IZA World of Labor role
Author, Topic spokesperson
Head of Scientific Management, IZA, Germany
Evaluation of labor market policies, migration, education, discrimination
Positions/functions as a policy advisor
International Labour Organization; International Organization for Migration; Federal Anti-Discrimination Agency; Federal Ministry of Finance; Federal Ministry of Labor and Social Affairs, United Nations Development Program; Deutsche Gesellschaft für Internationale Zusammenarbeit; Federal Ministry for Economic Cooperation and Development (BMZ)
PhD Economics, Free University of Berlin, 2009
“Another economic miracle? The German labor market and the Great Recession.” IZA Journal of Labor Policy 1:3 (2012): 1-21 (with K. F. Zimmermann).
“Short-time work: The German answer to the Great Recession.” International Labour Review 152:2 (2013): 287-305 (with K. Brenke and K. F. Zimmermann).
“Is Germany the North Star of labor market policy?” IMF Economic Review 61:4 (2013), 702-729 (with K. F. Zimmermann).
“Youth unemployment in Europe: What to do about it?” Intereconomics 48:4 (2013): 230–235 (with W. Eichhorst and H. Hinte).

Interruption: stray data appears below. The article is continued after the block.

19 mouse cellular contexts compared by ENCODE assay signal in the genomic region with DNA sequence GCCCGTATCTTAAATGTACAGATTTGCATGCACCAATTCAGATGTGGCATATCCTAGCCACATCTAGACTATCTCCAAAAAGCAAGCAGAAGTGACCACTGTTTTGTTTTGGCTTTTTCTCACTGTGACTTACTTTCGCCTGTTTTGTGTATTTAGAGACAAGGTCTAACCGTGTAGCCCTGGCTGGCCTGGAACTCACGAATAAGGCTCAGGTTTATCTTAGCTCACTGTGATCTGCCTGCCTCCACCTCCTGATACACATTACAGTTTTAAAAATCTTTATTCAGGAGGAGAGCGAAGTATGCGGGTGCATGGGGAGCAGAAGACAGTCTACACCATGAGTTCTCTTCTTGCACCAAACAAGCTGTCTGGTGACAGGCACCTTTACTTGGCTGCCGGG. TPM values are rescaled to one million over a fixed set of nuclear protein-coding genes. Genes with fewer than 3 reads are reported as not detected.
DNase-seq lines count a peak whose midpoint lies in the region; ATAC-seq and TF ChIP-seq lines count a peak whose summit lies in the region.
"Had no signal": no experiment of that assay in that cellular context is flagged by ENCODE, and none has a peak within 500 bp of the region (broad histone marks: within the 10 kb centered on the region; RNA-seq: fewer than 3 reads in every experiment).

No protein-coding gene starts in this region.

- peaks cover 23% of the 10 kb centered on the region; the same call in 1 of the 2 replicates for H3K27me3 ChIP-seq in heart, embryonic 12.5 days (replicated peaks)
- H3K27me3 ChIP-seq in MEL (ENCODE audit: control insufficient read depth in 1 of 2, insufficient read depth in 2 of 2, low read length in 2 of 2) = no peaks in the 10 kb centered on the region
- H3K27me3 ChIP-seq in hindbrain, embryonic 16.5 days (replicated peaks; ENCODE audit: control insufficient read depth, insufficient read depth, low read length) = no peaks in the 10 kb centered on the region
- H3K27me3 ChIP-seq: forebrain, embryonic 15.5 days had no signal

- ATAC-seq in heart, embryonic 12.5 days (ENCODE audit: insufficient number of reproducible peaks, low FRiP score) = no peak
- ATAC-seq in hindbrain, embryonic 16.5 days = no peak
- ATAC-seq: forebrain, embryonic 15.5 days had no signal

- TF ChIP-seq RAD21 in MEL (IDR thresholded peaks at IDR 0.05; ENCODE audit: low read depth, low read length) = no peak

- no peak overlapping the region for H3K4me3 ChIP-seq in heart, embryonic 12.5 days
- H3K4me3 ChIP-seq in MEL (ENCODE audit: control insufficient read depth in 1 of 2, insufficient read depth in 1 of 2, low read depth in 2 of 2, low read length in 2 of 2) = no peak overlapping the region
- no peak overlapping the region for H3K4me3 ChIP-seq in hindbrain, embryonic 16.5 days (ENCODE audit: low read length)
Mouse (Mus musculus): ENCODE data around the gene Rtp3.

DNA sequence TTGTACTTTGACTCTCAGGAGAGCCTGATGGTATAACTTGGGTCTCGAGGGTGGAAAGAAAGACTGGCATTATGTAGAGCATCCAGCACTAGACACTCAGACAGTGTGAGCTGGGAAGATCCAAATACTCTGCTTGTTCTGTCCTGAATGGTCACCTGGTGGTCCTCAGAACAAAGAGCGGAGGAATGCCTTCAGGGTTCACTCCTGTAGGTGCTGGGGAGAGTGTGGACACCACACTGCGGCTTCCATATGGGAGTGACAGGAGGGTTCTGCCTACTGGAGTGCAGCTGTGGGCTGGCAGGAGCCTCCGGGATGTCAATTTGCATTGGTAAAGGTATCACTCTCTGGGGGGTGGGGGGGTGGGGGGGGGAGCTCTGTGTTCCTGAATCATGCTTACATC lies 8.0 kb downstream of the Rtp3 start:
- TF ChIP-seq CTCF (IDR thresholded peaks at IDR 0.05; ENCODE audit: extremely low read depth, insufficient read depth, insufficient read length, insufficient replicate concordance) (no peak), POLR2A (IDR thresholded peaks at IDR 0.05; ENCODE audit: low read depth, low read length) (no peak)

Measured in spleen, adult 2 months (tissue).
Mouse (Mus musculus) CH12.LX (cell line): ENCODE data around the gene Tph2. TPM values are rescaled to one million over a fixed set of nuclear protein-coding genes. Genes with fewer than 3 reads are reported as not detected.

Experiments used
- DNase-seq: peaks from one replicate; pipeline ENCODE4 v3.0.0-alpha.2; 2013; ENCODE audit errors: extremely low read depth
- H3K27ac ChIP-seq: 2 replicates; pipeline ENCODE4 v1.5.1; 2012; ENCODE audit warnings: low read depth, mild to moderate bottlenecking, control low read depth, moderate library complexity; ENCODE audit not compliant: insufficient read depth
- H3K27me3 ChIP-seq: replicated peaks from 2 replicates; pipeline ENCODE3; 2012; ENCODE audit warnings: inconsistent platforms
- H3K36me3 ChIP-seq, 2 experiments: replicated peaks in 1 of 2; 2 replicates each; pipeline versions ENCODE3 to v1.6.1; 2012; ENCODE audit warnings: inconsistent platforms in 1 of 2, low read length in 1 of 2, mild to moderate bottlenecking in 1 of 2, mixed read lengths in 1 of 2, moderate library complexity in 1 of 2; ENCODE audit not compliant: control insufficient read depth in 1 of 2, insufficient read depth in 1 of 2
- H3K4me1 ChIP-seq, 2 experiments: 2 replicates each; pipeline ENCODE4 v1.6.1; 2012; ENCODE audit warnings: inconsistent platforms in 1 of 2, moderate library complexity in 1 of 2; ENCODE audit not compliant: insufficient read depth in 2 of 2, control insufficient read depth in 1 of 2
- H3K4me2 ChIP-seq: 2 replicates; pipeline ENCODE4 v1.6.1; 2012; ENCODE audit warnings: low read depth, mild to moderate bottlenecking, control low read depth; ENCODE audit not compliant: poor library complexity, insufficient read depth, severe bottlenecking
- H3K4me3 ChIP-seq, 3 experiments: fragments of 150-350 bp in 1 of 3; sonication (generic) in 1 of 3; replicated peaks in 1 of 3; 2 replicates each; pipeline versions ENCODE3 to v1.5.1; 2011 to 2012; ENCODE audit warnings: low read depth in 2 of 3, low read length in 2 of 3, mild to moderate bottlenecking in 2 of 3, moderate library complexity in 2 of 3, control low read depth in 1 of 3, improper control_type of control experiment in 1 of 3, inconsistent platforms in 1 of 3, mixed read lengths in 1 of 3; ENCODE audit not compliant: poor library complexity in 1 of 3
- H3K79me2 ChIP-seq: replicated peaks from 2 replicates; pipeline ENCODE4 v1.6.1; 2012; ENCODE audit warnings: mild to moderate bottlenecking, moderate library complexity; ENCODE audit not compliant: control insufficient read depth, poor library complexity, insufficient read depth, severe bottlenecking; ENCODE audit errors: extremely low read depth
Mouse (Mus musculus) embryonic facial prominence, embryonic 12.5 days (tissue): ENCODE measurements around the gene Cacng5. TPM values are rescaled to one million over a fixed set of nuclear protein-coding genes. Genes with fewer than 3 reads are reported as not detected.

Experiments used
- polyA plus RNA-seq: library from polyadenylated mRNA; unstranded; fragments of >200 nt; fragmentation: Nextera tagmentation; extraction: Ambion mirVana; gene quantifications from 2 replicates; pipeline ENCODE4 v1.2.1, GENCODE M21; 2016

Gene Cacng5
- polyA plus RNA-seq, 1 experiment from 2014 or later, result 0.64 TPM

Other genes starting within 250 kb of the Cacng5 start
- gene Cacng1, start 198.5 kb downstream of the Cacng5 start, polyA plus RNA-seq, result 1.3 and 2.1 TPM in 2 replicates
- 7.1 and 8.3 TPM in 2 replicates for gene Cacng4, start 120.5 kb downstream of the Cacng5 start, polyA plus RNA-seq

“Kick it like Özil? Decomposing the native-migrant education gap.” International Migration Review 49:3 (2015): 757-789 (with A. Krause und S. Schüller).
Blind recruitment can level the playing field in access to jobs but cannot prevent all forms of discriminationUlf Rinne, October 2018The use of anonymous job applications (or blind recruitment) to combat hiring discrimination is gaining attention and interest. Results from field experiments and pilot projects in European countries (France, Germany, the Netherlands, and Sweden are considered here), Canada, and Australia shed light on their potential to reduce some of the discriminatory barriers to hiring for minority and other disadvantaged groups. But although this approach can achieve its primary aims, there are also important cautions to consider.MoreLess
The transformation of a notoriously rigid labor market into a role model of its own style is essentially completeThe EU’s largest economy, Germany, has managed to find an effective and unique combination of flexibility and rigidity in its labor market. Institutions that typically characterize rigid labor markets are effectively balanced by flexibility instruments. Important developments since 2000 include steadily decreasing unemployment rates (since 2005), increasing participation rates, and (since 2011) moderately increasing labor compensation. The German labor market has also been remarkably robust to the impacts of the Great Recession, thus providing a useful case study for other developed countries.MoreLess